Biocoat, Inc., incorporated in 1991, is a privately-held corporation with administrative offices, manufacturing and R&D labs in Horsham, PA. The Biocoat technology for immobilizing hyaluronan and other biopolymers has its origins in work done by Ellington M. Beavers, Ph. D. and his co-workers at Columbia University in the early 80's.
Biocoat acquires biomaterials technologies through internal development, funding scientific and applied research at academic research facilities, joint development projects with other companies, cooperative research with academic researchers, and by acquiring the rights to intellectual property.
Biocoat develops practical applications of its technologies in partnership with established medical device companies, who license the HYDAK® coating technology from Biocoat.
Licensees of Biocoat's HYDAK coatings technology can be assured that the management system governing the development and manufacturing of our products meets the highest standards. Quality controls (QC) are conducted in strict conformance with cGMP regulations and are ISO 13485: 2003 certified.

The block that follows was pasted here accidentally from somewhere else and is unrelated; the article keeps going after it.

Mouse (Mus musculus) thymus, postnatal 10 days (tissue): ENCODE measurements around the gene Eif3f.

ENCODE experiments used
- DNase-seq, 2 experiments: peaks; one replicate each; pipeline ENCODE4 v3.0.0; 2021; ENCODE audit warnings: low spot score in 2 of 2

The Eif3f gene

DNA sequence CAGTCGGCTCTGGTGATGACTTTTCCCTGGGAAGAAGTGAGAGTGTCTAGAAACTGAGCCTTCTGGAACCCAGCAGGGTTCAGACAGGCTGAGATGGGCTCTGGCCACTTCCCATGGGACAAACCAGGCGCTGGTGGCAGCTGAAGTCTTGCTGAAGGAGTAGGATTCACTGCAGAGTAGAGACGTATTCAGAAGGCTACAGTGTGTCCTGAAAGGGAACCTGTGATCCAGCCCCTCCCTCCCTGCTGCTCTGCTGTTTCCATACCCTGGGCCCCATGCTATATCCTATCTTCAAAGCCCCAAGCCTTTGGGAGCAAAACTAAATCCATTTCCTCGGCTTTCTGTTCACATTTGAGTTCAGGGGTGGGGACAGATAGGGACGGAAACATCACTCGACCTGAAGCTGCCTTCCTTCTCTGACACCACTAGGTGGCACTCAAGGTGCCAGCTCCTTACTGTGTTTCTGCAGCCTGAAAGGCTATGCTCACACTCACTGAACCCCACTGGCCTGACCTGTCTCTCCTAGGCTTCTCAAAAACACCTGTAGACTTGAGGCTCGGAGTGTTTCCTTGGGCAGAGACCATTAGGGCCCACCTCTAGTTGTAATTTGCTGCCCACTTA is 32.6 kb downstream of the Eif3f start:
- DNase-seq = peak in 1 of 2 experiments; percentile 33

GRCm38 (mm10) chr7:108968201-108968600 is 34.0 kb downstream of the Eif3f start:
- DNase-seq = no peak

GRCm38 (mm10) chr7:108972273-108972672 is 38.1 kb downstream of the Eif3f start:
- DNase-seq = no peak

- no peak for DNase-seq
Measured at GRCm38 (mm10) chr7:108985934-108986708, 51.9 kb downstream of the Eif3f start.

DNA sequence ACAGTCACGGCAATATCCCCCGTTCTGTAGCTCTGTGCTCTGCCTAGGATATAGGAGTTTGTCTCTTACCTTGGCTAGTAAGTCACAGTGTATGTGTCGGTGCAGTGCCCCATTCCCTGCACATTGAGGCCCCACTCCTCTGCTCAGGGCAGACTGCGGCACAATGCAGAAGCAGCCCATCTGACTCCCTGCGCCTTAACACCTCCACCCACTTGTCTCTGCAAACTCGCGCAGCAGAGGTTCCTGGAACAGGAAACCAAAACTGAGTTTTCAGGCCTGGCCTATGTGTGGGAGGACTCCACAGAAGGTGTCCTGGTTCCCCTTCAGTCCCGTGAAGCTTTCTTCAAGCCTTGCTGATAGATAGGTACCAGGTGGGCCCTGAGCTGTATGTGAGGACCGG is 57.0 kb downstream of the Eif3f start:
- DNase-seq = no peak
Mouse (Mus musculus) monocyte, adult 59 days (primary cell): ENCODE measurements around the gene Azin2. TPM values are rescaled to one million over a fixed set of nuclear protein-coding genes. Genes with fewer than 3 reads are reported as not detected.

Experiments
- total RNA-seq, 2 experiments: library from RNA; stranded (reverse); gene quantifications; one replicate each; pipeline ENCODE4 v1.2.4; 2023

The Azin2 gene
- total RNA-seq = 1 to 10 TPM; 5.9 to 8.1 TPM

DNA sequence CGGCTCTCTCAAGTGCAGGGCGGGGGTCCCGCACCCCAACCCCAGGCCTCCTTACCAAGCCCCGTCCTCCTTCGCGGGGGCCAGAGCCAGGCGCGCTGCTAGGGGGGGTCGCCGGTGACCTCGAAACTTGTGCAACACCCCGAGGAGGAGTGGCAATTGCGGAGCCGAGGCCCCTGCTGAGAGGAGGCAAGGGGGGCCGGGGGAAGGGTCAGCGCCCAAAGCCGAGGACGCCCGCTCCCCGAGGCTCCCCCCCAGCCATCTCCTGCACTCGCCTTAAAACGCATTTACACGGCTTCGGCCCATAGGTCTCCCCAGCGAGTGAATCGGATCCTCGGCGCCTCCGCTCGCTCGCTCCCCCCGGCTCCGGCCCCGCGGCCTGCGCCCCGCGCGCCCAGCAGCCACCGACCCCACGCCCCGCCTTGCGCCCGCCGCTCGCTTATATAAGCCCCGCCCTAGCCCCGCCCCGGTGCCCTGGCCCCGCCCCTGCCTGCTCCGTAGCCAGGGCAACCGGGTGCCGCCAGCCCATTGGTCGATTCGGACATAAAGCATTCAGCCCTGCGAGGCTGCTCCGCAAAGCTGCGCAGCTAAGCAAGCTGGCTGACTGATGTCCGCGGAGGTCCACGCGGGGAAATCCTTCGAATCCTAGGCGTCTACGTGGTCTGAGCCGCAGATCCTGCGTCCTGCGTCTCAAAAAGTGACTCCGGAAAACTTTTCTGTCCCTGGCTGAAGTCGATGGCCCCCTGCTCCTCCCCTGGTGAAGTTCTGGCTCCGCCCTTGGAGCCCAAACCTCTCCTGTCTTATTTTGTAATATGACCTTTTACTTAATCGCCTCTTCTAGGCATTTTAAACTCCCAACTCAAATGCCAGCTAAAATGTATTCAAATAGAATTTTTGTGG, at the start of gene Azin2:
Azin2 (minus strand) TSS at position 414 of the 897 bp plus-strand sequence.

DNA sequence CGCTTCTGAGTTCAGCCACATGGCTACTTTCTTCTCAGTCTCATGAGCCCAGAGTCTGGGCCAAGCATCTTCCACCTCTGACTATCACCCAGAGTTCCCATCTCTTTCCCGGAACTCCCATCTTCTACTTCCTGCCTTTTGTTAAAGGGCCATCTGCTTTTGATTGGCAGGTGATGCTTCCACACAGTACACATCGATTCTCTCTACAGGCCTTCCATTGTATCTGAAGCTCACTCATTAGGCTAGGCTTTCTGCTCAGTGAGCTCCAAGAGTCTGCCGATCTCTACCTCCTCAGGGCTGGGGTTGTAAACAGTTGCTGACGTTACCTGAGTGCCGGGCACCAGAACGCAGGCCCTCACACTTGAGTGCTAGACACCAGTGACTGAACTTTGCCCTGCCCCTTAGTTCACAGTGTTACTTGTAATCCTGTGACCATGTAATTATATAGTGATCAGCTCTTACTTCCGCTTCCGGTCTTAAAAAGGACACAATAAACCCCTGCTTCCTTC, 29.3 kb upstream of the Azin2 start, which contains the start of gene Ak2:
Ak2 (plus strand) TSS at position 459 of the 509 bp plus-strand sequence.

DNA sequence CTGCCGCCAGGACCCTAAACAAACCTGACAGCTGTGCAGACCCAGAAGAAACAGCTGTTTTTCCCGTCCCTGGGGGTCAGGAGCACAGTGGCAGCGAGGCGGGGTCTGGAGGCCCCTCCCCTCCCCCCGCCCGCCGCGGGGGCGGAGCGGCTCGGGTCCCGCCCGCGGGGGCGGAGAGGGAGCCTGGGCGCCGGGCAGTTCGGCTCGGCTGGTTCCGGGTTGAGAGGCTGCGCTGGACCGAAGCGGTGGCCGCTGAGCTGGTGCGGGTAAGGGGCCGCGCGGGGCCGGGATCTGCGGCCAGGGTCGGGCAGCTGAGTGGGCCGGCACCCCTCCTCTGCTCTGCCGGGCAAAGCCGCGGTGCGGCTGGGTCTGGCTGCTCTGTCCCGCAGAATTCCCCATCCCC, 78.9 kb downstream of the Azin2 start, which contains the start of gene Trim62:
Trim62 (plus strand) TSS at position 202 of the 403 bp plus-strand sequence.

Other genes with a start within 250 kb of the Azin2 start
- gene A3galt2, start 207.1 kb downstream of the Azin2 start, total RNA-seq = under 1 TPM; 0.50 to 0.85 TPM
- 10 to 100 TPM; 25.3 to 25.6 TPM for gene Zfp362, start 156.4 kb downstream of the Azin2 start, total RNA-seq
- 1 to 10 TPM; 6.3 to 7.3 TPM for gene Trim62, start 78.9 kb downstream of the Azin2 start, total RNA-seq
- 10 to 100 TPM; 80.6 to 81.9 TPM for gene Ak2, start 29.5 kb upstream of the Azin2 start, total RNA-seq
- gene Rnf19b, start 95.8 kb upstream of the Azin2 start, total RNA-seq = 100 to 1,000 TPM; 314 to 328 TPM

Hyaluronan is a polysaccharide of the glycosaminoglycans class. It is a unique biopolymer which is found in all tissues and body fluids in every mammalian species as well as in some bacteria.
Interest in hyaluronan has increased greatly in recent years with major clinical applications in ophthalmology, in the treatment of degenerative joint disease, and in adhesion prevention after surgery. It has also found usage in cosmetic surgery for wrinkle reduction, sub-dermal fillers, and components for some tissue scaffolding technologies.
It is unusually lubricious and hydrophilic. In the body, it lubricates the joints (synovial fluid) and separates most surfaces that slide over each other (tendons, sheaths).
Medical-grade hyaluronan is produced on a commercial scale by a dozen or more companies in the U.S., Sweden, Canada, Italy, Israel, China, the Czech Republic, Japan, and others.
Hyaluronan lends itself to cross-linking and immobilizing in various ways to produce hydrophilic, lubricious, and biocompatible surfaces which the body perceives as inert when implanted.
Derivatizing and complexing hyaluronan with other substances makes it possible to create bioactive (e.g. anti-thrombogenic, anti-bacterial) surfaces.
The Chemistry, Biology and Medical Applications of Hyaluronan and its Derivatives, ed. T. C. Laurent, Wenner-Gren International Series Vol. 72, Portland Press, London